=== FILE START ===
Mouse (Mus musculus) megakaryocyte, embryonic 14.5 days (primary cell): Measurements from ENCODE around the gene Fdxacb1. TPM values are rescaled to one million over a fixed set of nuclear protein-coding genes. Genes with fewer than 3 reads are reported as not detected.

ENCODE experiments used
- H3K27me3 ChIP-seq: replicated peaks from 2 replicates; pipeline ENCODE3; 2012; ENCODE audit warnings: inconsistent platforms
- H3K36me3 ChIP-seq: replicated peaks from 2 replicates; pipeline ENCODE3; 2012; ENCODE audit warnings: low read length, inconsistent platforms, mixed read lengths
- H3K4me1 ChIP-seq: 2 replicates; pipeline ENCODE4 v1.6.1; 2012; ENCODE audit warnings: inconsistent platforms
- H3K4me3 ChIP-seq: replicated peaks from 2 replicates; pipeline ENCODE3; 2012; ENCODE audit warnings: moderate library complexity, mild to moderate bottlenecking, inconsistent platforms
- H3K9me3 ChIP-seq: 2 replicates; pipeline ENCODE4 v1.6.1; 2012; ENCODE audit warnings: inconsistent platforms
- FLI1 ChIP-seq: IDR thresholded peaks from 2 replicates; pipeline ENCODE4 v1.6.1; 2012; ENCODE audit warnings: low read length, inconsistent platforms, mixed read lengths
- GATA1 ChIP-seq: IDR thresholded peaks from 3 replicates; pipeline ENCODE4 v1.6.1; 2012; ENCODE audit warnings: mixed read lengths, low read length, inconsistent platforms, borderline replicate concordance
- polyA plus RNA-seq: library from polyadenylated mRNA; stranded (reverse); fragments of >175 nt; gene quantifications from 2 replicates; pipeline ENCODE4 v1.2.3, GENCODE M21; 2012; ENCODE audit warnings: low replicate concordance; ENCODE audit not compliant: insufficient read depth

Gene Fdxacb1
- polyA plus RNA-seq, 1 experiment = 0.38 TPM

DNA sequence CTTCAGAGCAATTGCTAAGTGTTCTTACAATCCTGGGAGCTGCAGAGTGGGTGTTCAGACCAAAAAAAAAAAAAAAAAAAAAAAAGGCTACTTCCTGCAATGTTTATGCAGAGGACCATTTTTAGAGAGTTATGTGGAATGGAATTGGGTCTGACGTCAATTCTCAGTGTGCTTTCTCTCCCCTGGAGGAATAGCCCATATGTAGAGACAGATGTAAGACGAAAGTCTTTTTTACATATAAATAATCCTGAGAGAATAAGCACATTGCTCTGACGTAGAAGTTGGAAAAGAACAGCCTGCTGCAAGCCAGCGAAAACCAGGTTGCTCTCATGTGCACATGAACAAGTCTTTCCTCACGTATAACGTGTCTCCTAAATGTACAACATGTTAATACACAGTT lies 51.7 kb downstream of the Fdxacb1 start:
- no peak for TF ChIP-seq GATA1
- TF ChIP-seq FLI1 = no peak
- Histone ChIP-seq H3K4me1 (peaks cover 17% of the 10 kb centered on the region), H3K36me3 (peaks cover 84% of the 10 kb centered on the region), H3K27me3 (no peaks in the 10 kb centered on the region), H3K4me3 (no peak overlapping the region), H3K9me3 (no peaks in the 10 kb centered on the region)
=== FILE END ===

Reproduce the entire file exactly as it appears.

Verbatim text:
Mouse (Mus musculus) megakaryocyte, embryonic 14.5 days (primary cell): Measurements from ENCODE around the gene Fdxacb1. TPM values are rescaled to one million over a fixed set of nuclear protein-coding genes. Genes with fewer than 3 reads are reported as not detected.

ENCODE experiments used
- H3K27me3 ChIP-seq: replicated peaks from 2 replicates; pipeline ENCODE3; 2012; ENCODE audit warnings: inconsistent platforms
- H3K36me3 ChIP-seq: replicated peaks from 2 replicates; pipeline ENCODE3; 2012; ENCODE audit warnings: low read length, inconsistent platforms, mixed read lengths
- H3K4me1 ChIP-seq: 2 replicates; pipeline ENCODE4 v1.6.1; 2012; ENCODE audit warnings: inconsistent platforms
- H3K4me3 ChIP-seq: replicated peaks from 2 replicates; pipeline ENCODE3; 2012; ENCODE audit warnings: moderate library complexity, mild to moderate bottlenecking, inconsistent platforms
- H3K9me3 ChIP-seq: 2 replicates; pipeline ENCODE4 v1.6.1; 2012; ENCODE audit warnings: inconsistent platforms
- FLI1 ChIP-seq: IDR thresholded peaks from 2 replicates; pipeline ENCODE4 v1.6.1; 2012; ENCODE audit warnings: low read length, inconsistent platforms, mixed read lengths
- GATA1 ChIP-seq: IDR thresholded peaks from 3 replicates; pipeline ENCODE4 v1.6.1; 2012; ENCODE audit warnings: mixed read lengths, low read length, inconsistent platforms, borderline replicate concordance
- polyA plus RNA-seq: library from polyadenylated mRNA; stranded (reverse); fragments of >175 nt; gene quantifications from 2 replicates; pipeline ENCODE4 v1.2.3, GENCODE M21; 2012; ENCODE audit warnings: low replicate concordance; ENCODE audit not compliant: insufficient read depth

Gene Fdxacb1
- polyA plus RNA-seq, 1 experiment = 0.38 TPM

DNA sequence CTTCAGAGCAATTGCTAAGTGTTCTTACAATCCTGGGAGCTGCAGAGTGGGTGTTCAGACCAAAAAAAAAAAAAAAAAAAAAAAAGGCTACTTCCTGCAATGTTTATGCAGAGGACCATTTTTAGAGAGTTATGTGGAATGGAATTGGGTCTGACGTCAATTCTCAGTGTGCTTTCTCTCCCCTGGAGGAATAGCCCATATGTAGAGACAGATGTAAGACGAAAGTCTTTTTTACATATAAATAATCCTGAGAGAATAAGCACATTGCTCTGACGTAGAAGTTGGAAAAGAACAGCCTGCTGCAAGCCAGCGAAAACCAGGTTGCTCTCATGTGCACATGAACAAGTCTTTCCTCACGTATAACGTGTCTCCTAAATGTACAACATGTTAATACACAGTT lies 51.7 kb downstream of the Fdxacb1 start:
- no peak for TF ChIP-seq GATA1
- TF ChIP-seq FLI1 = no peak
- Histone ChIP-seq H3K4me1 (peaks cover 17% of the 10 kb centered on the region), H3K36me3 (peaks cover 84% of the 10 kb centered on the region), H3K27me3 (no peaks in the 10 kb centered on the region), H3K4me3 (no peak overlapping the region), H3K9me3 (no peaks in the 10 kb centered on the region)